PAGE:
Farewell super Star: Sportsmail's tribute as Kauto Star retires
12:38 GMT, 31 October 2012
Kauto Star, one of the best
steeplechasers, of all time has been retired.
A massive question mark had hung
over the future of the dual Cheltenham Gold Cup winner, who won the King George
VI Chase a remarkable five times, since he was pulled up when going for his
third Gold Cup at Cheltenham in March.
Trainer Paul Nicholls In his Betfair
column: ‘We have had nine superb years
with the horse but, after seeing him in his work these past few weeks, myself,
(Head Lad) Clifford Baker and (assistant trainer) Dan Skelton were of the
opinion that the time had arrived to retire him.
Kauto Star, ridden by Ruby Walsh wins the Stan James King George VI Chase in 2008
‘Of course, as owner, the final
decision rested with Clive, but he agreed that the horse had done enough.
‘Don't get me wrong, Kauto looks
and feels as vibrant as ever, as those who saw him at our owners' Open Day last
month would testify to. He was mad fresh that day and continues to be as alert
as ever and very, very well in himself.
‘But I suspect Kauto will be like
that when he is 20-years-old.
‘Kauto is signing off in full
health and after a season in which he proved so many people wrong by winning a
fifth King George and a fourth Betfair Chase, to add to his two Cheltenham Gold
Cups and Tingle Creeks.
‘Who wouldn't want to train a
horse of this quality any more He is a once-in-a-lifetime horse, after all.
‘Ever since he won on his debut
for me at Newbury on December 29, 2004, the horse has consistently proved
himself a class apart.
'But sometimes, you have to listen
to your head and your heart, and both told me that retirement was the only
TRIBUTE BY MARCUS TOWNEND, RACING CORRESPONDENT
THE scale of the affection that the public held for Kauto Star was portrayed in the emotional seconds after he was pulled up in his fifth Cheltenham Gold Cup in March.
The remainder of his rivals were still scrapping over the most prestigious prize in steeplechasing, millions of pounds were riding on the outcome, but the Festival crowd rose as one to applaud a steeplechaser who had earned the right to be named in the same list as the greats of the sport.
Some would argue at the top of that list.
Ruby Walsh riding Kauto Star after winning The William Hill King George VI Steeple Chase at Kempton racecourse in 2006
The cheers that echoed around jump racing’s most famous amphitheatre were in part fuelled by a feeling one of the icons of the game was leaving the stage.
Confirmation came from owner Clive Smith and trainer Paul Nicholls yesterday.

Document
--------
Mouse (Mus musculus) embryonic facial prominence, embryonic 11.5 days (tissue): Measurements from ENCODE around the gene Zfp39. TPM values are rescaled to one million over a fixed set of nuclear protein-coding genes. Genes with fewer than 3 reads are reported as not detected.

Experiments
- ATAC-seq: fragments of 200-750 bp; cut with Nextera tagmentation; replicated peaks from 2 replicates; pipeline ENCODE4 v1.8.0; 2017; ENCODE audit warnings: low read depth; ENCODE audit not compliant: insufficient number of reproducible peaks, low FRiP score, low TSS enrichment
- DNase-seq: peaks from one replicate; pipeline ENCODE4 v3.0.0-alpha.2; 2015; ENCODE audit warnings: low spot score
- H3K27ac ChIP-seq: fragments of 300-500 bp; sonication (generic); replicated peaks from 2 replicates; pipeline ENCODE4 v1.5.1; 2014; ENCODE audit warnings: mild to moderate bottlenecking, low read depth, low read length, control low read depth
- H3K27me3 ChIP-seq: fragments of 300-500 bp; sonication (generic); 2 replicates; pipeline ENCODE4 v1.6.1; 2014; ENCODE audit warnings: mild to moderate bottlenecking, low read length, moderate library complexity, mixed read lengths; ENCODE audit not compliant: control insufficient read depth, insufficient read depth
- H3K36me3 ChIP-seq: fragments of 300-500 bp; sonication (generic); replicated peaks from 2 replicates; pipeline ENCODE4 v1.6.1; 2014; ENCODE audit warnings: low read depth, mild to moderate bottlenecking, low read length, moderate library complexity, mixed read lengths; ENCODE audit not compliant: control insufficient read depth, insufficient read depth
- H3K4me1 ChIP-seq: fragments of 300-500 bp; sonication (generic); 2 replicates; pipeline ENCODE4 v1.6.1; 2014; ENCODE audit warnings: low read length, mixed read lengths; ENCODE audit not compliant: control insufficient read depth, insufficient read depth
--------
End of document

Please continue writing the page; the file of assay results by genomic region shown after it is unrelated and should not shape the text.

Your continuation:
It is the right call. The risk to reward ratio was too unbalanced. With a shot at another Gold Cup ruled out, winning another Betfair Chase was hardly an incentive to carry on.
A sixth King George Tempting, maybe, but best, and safer, to remember the chaser that dominated Kempton on Boxing Day with that resurgent defeat of Long Run last year.
Quite simply, Kauto Star has gone out at the top, even if his last run did not have a fairytale end.
With him go a welter of memories – highs and lows, thrills and some spills and, never to be forgotten moments.
The grey beards might tell you Irish legends Arkle and has no peers in the staying chaser division.
Their sons will marvel at the achievements of Desert Orchid and the emotional connections triple Grand National winner Red Rum made with the wider public.
But, in 87 years time, when racing historians start compiling their pecking order of 21st century steeplechasing greats, Kauto Star’s name will be prominent in that debate.
There may be just over a 10th of the century gone but few will be willing to bet the remarkable record of Kauto Star will be matched, let alone superseded.
Twenty three wins from 41 races. Earnings of 2,375,883, the most ever for a jumper. A unique five King George VI Chases, two Gold Cups and two Tingle Creek Chase. Wins from two miles to three and a quarter.
Another glorious ride at Kempton for the great Star of the show
Like Desert Orchid, whose four-time King George record he beat, Kauto Star was both versatile and durable. Few horses can claim to compete at seven successive Cheltenham Festivals, let alone in the biggest races of the demanding meeting.
But Kauto Star always looked something special, being nicknamed ‘The Extraterrestrial’ by his original trainer in France, Serge Foucher, where he had his first 10 races.